Ellen Johnson Sirleaf spoke to reporters on Friday after briefing the UN Security Council on developments in her country.
Both she and her Nigerian counterpart, Olusegun Obasanjo, announced separately that talks had begun with regional bodies to arrange for Taylor’s return to Liberia.
A UN-backed special court in Sierra Leone has indicted Taylor on charges of sponsoring rebels who waged a war in that country’s 1990s civil conflict. He was granted political asylum by Obasanjo in August 2003 and has been living in the southeastern Nigerian city of Calabar.
Sirleaf said: “I have consulted with President Obasanjo and asked him that we and the leaders of Africa, particularly those that were involved in the arrangement that took Mr Taylor to exile, now bring this matter to closure.
“By closure, I mean that that decision should be taken that would allow Mr Taylor to have his day in court. We have also urged that … once the African leaders decide upon that path that they ensure that Mr Taylor … has the full right of self-defense,” she added.
“Time is of the essence in this regard. Liberia’s peace is fragile. There are many loyalists in our country to Mr Taylor,” Sirleaf said. “Whatever decision is taken by the African leadership must ensure that the safety of the Liberian people and the stability of our nation is not undermined.”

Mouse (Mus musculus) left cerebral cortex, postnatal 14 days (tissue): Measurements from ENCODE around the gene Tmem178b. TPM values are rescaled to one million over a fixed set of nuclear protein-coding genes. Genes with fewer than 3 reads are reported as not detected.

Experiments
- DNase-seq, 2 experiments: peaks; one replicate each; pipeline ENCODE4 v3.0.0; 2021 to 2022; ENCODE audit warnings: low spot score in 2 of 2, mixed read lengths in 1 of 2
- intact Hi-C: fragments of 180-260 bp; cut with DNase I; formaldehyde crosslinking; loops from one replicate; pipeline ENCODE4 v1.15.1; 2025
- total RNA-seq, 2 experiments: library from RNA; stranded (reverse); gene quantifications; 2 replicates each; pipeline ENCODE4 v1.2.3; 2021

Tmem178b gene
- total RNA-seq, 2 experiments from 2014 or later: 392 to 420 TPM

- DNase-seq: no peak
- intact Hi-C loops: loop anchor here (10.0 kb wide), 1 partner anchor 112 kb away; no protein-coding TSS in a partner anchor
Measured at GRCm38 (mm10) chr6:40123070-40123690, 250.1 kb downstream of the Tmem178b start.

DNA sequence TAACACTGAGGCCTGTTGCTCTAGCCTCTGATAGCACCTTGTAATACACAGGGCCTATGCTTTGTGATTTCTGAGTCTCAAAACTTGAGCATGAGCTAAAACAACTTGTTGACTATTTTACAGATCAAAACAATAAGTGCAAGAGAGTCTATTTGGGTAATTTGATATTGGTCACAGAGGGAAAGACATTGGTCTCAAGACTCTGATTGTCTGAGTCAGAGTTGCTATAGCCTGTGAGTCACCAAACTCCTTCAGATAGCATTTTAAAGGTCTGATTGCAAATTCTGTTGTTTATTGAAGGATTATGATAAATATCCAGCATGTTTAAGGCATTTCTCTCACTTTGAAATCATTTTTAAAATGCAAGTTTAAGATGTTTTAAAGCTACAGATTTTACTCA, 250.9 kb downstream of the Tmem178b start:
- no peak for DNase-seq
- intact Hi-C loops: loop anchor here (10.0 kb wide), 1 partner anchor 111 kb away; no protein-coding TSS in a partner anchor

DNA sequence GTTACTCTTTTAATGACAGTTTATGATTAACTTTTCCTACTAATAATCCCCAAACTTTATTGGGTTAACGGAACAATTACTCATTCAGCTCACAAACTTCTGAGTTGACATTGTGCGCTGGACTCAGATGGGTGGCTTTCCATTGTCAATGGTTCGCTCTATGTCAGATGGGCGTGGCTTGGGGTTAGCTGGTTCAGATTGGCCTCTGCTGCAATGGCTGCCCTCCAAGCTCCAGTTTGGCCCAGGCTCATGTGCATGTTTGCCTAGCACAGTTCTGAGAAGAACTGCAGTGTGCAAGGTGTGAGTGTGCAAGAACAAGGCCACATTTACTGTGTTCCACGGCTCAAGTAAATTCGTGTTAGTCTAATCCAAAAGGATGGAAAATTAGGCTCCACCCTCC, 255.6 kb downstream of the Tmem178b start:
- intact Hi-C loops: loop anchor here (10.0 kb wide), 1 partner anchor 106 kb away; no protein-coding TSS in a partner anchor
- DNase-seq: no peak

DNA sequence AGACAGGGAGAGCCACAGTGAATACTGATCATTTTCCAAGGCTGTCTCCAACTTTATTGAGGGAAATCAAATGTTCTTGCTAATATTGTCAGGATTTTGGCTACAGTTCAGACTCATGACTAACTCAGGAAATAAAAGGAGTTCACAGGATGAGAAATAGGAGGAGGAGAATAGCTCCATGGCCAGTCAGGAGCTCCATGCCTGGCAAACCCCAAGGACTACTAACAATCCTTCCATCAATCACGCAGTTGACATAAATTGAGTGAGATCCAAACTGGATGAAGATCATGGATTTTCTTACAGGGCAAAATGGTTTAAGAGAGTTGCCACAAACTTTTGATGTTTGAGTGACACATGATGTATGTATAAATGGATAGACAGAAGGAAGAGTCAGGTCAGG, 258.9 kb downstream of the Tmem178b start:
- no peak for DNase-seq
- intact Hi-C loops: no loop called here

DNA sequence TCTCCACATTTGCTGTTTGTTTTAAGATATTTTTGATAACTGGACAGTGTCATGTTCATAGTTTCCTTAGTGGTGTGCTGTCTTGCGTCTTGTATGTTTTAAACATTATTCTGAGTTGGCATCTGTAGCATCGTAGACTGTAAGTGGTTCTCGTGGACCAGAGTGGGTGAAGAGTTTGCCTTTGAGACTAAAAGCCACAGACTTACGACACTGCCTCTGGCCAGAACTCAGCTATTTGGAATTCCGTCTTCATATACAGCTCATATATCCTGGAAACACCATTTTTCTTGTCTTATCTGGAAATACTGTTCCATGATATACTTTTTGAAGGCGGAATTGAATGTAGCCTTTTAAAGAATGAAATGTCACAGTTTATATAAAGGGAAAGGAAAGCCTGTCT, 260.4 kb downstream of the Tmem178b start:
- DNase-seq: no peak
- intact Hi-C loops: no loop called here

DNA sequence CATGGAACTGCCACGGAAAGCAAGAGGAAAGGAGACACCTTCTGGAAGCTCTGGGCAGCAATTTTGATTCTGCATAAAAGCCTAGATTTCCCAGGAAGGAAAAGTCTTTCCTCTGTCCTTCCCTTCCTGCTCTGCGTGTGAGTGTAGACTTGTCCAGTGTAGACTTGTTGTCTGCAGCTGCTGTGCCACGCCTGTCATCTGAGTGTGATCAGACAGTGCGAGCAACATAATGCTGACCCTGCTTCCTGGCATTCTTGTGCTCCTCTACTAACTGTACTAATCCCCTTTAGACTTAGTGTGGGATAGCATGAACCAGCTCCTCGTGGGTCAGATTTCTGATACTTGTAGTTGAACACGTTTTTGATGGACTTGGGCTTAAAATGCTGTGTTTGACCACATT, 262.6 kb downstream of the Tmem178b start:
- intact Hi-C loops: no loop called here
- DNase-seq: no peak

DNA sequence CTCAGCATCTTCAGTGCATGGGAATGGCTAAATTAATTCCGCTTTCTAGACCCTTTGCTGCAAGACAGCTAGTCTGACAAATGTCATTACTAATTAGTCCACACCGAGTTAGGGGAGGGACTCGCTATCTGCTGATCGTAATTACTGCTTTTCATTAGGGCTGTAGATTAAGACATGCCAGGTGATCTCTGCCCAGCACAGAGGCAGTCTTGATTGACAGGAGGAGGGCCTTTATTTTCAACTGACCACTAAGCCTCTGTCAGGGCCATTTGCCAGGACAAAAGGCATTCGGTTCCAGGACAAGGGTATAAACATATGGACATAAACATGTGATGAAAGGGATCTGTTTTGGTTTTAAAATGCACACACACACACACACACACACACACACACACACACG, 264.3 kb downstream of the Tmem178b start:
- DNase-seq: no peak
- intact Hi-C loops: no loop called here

In 1989, Taylor’s rebel movement, the National Patriotic Front of Liberia, launched an insurrection in Liberia which eventually brought him to power but plunged his small nation of three million people into civil war.
In the 1990s, he was accused of sponsoring the rebel Revolutionary United Front in Sierra Leone as it carried out a campaign of torture, rape and dismemberment which targeted civilians, peacekeepers and government troops.
Charles Taylor has been living in
In 2003, Nigeria sent peacekeepers to Liberia and persuaded the besieged Taylor to accept Obasanjo’s offer of a safe haven to avert a bloody showdown in Monrovia.
Since then, however, Obasanjo has come under increasing pressure from rights groups and foreign capitals to hand over Taylor to international prosecutors in Freetown, who have prepared a 17-count indictment against him.
Richard Dicker, head of the international justice programme at Human Rights Watch, said: “Now the burden is on the council to back her to the hilt in this request and to express its expectation that Nigeria will promptly comply with the formal request [for Taylor’s extradition].”
“[Taylor] is a man who has been indicted by a court set up by the United Nations of which Nigeria is a member, of which Nigeria aspires to become a member of its Security Council. There is an obligation on Nigeria to comply.”
In her address to the council, Sirleaf paid a tribute to the United Nations for its role in “restoring Liberia to its rightful place in the community of peaceful nations”. Liberia is a founding member of the world body.
Elected in November 2005 in a country devastated by 14 years of civil war, Sirleaf, 67, is a Harvard University-educated former World Bank economist, Liberian cabinet member and senior UN administrator.